Barak Obama, 2nd Inaugural Speech
Making real, bridging meaning, recognizing the heart of the matter in action. In Obama’s speeches one can catch the scent of Hegel. During the campaign of ‘08 we hear the Swabian echo of “pure self-recognition in absolute otherness” punctuate his “A More Perfect Union” speech. There, a “single moment of recognition…is not enough” but “where we start” and where “perfection begins”.
Today, fidelity to founding principle finds itself not in sentimental supplication to inert ideas, finished “for all time”, but rather in a duty requiring “new responses”, an action and a work, a constant task of making real:
"…if the fear of falling into error sets up a mistrust of Science, which in the absence of such scruples gets on with the work itself… it is hard to see why we should not turn round and mistrust this very mistrust. Should we not be concerned that this fear of error is the not just the error itself?" (PG §74)
Today we hear the same call to move beyond a false sense of perfection into an adroit movement whose certainty resides in a stubborn resolve to dust itself off, to pick itself up in response to shortcoming, confident that real perfection gets annealed through pain and experience. Indeed, “we are made for this moment”, for “engagement can more durably lift suspicion and fear.” And it’s this moment that makes us.
Exceptionalism turns neither on a regard for the simple immediacy of a given image nor the idolatry of accomplishments past. It comes in the guts to liberate ourselves from semblance, in an active, engaged knowing that “we cannot mistake absolutism for principle, or substitute spectacle for politics…we must act, knowing that our work will be imperfect.”
Who knows if intent or scholarly affinity energize this echo. Perhaps what shows itself cannot be said. And yet, something appears to be “self-sundering or stepping forth”, sounding between the lines.
Citizen Zed - 8/16/12 »
Everywhere we’re supposed to buy the cookie cutter factoid that the economy helps Romney. That’s the way it’s always been. Such things always hurt the incumbent. This truism, once it percolates through the den of paint-by-numbers “political” consultancy, issues forth in a thick, steaming carafe of GOP squawking points. Obama is a failure. Everything he’s done is an epic fail. The stimulus, that latest example of government trying to do what it can’t, was a failure.
Just when you think it’s all so incontestably obvious, perhaps even as a “leftist” bemoaning the lack of a bigger stimulus, comes an interesting long read, one which traffics in such quaint notions as rationality, empirical detail and history regarding the “failed” stimulus. In “Think Again: Obama’s New Deal, The president’s Republican critics are dead wrong. The Stimulus worked.”, Michael Grunwald writes:
"When it comes to the Recovery Act, the facts are on Obama’s side.
For starters, there is voluminous evidence that the stimulus did provide real stimulus, helping to stop a terrifying free-fall, avert a second Depression, and end a brutal recession…
Politically, it’s awkward for the president to argue that without the stimulus, the bad economy would have been much worse. It sounds lame to point out that recessions caused by financial meltdowns tend to be unusually long and nasty. But it’s true.” >continue<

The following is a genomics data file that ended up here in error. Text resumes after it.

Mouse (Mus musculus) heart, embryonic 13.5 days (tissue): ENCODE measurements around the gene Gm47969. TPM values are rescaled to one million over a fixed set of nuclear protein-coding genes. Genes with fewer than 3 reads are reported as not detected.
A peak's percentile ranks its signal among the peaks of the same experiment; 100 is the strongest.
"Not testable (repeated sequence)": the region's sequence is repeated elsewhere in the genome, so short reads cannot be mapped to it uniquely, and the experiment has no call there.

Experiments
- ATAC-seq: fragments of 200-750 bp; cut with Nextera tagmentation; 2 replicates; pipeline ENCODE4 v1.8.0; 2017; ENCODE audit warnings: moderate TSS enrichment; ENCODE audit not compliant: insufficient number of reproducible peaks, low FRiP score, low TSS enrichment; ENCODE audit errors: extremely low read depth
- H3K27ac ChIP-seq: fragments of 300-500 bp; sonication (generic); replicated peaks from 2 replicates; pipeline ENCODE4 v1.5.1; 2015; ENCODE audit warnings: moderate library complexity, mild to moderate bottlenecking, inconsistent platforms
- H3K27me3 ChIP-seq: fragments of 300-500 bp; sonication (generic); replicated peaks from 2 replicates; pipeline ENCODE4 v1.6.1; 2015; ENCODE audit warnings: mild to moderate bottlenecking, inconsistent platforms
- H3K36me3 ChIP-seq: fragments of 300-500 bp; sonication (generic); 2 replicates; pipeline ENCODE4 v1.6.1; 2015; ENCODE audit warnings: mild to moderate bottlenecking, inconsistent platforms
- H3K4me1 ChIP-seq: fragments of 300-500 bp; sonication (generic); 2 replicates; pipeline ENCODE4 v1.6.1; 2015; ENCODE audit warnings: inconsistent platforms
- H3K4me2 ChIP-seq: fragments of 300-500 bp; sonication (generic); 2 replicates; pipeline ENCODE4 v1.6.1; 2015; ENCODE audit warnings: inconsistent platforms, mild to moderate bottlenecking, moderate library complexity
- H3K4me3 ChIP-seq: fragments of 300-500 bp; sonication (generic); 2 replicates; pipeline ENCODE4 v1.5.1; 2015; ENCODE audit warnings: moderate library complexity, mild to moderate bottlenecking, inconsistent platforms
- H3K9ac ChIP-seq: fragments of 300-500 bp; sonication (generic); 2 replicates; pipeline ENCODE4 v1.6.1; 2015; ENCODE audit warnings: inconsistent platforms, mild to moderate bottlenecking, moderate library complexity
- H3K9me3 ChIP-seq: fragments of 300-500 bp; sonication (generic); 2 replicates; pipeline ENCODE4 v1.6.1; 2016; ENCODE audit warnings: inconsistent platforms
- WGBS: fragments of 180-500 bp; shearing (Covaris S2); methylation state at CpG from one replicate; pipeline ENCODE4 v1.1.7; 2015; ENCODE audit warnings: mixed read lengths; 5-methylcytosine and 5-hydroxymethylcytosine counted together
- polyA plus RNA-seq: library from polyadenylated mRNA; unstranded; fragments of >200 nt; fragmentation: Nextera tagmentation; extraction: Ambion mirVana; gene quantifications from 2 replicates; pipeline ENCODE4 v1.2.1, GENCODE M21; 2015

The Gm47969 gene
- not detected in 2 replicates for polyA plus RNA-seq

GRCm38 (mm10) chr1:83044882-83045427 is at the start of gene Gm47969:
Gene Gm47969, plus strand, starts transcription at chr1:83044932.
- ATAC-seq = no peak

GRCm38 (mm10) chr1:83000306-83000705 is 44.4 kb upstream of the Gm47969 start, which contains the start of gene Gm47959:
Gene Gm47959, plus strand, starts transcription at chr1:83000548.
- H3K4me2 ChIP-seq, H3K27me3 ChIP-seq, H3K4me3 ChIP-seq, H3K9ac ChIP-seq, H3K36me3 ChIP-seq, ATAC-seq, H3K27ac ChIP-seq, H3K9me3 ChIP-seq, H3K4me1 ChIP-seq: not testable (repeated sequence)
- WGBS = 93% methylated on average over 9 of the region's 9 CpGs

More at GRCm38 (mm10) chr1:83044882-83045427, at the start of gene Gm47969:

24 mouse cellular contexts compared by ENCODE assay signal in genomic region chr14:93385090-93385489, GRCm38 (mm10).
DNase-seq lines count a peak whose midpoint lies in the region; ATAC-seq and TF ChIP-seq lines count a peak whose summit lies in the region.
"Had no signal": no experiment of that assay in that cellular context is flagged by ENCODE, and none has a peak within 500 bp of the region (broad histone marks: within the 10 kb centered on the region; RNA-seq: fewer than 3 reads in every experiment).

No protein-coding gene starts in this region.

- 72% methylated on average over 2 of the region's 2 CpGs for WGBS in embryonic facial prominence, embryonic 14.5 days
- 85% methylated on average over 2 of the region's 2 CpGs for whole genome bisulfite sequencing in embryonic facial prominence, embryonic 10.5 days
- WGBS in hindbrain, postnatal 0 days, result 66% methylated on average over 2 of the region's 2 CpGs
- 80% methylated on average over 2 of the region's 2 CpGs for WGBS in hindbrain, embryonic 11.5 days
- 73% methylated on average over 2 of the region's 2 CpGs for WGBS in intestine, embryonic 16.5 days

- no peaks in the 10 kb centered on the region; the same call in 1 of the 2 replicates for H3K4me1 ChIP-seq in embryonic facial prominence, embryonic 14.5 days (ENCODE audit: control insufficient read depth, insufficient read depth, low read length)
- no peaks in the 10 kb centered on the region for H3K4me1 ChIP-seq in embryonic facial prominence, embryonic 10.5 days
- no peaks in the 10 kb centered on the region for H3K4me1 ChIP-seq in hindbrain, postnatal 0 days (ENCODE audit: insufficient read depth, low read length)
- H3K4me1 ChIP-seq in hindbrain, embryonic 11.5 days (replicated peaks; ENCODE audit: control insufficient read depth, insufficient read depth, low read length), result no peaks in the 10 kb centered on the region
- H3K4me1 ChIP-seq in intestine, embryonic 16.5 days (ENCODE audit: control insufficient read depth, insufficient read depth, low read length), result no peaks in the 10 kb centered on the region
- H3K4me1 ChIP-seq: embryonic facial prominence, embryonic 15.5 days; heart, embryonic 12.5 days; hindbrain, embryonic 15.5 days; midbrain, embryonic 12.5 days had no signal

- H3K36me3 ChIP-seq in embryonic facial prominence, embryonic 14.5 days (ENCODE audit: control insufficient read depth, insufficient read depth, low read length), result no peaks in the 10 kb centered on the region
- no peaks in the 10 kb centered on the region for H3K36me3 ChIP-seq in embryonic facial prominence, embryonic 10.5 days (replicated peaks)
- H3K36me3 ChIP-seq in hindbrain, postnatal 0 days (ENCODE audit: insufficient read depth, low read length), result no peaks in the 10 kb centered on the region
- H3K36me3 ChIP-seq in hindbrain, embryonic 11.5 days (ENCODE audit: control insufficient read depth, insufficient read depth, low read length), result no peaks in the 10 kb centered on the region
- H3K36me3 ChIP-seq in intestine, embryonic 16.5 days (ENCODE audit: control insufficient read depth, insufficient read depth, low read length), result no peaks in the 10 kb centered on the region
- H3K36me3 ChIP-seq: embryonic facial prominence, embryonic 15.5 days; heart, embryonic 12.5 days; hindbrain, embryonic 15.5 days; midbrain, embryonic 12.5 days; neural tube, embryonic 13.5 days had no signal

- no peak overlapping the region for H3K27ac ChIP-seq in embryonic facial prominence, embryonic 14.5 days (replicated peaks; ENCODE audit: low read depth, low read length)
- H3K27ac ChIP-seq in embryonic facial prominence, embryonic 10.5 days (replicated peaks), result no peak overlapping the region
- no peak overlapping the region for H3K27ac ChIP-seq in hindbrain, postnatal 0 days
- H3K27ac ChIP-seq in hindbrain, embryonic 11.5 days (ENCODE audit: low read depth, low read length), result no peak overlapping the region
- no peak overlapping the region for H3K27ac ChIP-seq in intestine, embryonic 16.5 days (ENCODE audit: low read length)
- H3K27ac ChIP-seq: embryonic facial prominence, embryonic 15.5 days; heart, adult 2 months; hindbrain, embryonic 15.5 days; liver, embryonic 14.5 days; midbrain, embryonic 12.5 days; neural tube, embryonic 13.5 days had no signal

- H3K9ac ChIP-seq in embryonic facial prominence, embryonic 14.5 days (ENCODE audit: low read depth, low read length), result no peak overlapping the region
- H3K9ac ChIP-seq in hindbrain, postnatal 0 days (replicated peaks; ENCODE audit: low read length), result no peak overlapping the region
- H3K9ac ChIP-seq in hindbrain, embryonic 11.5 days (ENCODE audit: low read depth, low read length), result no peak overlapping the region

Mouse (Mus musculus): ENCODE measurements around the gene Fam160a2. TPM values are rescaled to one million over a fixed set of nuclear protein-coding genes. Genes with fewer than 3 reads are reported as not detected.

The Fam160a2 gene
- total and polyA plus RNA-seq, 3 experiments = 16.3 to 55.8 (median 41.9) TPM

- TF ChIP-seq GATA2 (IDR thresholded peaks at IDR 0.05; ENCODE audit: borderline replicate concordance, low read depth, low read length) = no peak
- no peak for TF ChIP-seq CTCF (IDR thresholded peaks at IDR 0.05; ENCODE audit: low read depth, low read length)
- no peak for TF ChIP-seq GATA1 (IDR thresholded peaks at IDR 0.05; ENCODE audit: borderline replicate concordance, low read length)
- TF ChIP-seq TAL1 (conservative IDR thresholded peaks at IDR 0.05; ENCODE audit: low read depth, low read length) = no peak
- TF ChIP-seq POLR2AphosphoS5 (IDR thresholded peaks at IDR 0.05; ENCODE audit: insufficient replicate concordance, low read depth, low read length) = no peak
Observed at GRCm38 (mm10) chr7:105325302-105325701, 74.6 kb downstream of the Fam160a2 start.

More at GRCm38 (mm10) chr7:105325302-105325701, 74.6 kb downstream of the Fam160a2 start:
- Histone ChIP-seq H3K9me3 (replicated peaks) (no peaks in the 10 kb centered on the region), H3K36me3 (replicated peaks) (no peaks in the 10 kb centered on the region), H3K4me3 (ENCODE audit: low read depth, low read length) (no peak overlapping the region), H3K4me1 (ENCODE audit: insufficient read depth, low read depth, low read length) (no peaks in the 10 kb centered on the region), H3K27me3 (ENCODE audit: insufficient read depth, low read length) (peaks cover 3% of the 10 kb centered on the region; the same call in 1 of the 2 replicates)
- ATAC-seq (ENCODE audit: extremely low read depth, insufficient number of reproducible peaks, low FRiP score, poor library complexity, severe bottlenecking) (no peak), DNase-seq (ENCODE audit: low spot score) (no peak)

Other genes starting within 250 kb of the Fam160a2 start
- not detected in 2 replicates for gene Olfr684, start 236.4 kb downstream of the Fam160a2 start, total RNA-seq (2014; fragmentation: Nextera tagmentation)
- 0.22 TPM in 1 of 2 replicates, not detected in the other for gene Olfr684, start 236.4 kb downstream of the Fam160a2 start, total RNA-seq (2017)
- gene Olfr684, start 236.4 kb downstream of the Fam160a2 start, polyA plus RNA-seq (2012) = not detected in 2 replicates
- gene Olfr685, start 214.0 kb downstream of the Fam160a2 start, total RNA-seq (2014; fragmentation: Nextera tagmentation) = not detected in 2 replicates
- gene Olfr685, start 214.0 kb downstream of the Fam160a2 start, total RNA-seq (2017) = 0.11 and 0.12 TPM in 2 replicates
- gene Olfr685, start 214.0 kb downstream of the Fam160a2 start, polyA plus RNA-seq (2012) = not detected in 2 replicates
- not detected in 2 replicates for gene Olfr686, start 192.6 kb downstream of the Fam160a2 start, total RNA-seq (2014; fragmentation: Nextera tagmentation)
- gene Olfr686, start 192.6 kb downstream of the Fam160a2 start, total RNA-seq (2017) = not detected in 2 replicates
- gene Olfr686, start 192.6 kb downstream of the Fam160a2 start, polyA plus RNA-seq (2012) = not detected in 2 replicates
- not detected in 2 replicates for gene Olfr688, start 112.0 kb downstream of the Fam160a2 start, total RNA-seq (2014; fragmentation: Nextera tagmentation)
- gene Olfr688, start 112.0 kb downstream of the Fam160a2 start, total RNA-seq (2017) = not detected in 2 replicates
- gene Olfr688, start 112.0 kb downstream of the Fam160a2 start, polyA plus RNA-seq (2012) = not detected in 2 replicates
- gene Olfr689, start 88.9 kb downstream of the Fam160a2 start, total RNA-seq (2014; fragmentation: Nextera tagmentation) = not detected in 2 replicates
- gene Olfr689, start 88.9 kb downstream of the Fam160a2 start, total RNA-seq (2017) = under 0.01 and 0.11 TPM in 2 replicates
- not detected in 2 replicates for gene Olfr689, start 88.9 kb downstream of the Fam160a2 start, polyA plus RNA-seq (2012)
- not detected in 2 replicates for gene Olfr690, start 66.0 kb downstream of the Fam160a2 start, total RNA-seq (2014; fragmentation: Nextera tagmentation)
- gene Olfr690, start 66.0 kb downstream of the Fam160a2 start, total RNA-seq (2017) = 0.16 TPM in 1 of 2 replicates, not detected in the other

Awkward enough, that is, to where Karl Rove likely rubs his hands, anticipating Obama coaxed into lecturing like a professor while studiously attempting to limn out the facts. “Come on Obama, quit making excuses, quit teaching - and better yet, get out of the way and let those that can do take the reins. The failure is just all so obvious as to make a mockery of tedious academic apology.” So goes the predictable line in a world where the “intellectuality” of Paul Ryan amounts to the prize in a Cracker Jack box, where the dramaturgy and “substance” of politics has the flavor of professional wrestling.
If one unreflectively trades with the currency of a pre-2008 mentality, a frame harkening back to a fat, happy yet unravelling time, where entertainment might suffice for politics, all this might have better traction. Then the economy might automatically help Romney. Polls appear to show, however, that voters are wary of this game - perhaps like dogs unaccountably wary of antifreeze. They may not be ready to retroactively retire the Reagan Revolution but there appears to be a willingness to pause before reactively handing the keys back to the GOP. They may reckon, with legitimate suspicion, that even our out-sized expectations of presidents can’t muster the requisite suspension of disbelief necessary to hold Obama accountable for smoothly pulling a recovery out of a hat.
Countering the dawning of adult cognition, Romney and the GOP quadruple down with talk of failure. If they can’t convince by framing with labels, slight of hand proceeds to loudly repeat bare conclusions free of either tested premises or the actual structure of argument - and free of the political context whereby a “loyal opposition” has engaged in every contortion imaginable to torque Washington into abject deadlock. The party of Atwater, Rove, and Ailes cries foul at any interrogation, fingering Obama as hateful and divisive - and thus “distracted” from the real job of recovery. But it’s this act that’s the distraction, engaged in the worn out game of projecting and hanging its essence upon another.
The managers of this “discourse” don’t worry that anyone in the target demographic will be shocked by pushing every nonsensical claim imaginable against Obama, studded with the repetition of remarks so wrenched out of context as to problematize an Onion parody. Indeed, they trade on the confidence that if you’re a Tea Party dude lacking 6th grade reading skills, you didn’t get that. It’s an austerity eschewing science, empirical grounding or intellectual honesty. It’s an austerity impoverished enough to celebrate pulling stuff out of its ass, forever stuck in the loud denial of what 2008 meant and continues to mean.
WHEN I was asked to direct “One Flew Over the Cuckoo’s Nest,” my friends warned me not to go anywhere near it.
The story is so American, they argued, that I, an immigrant fresh off the boat, could not do it justice. They were surprised when I explained why I wanted to make the film. To me it was not just literature but real life, the life I lived in Czechoslovakia from my birth in 1932 until 1968. The Communist Party was my Nurse Ratched, telling me what I could and could not do; what I was or was not allowed to say; where I was and was not allowed to go; even who I was and was not.
Now, years later, I hear the word “socialist” being tossed around by the likes of Rick Perry, Newt Gingrich, Rick Santorum, Sean Hannity, Rush Limbaugh and others. President Obama, they warn, is a socialist. The critics cry, “Obamacare is socialism!” They falsely equate Western European-style socialism, and its government provision of social insurance and health care, with Marxist-Leninist totalitarianism. It offends me, and cheapens the experience of millions who lived, and continue to live, under brutal forms of socialism.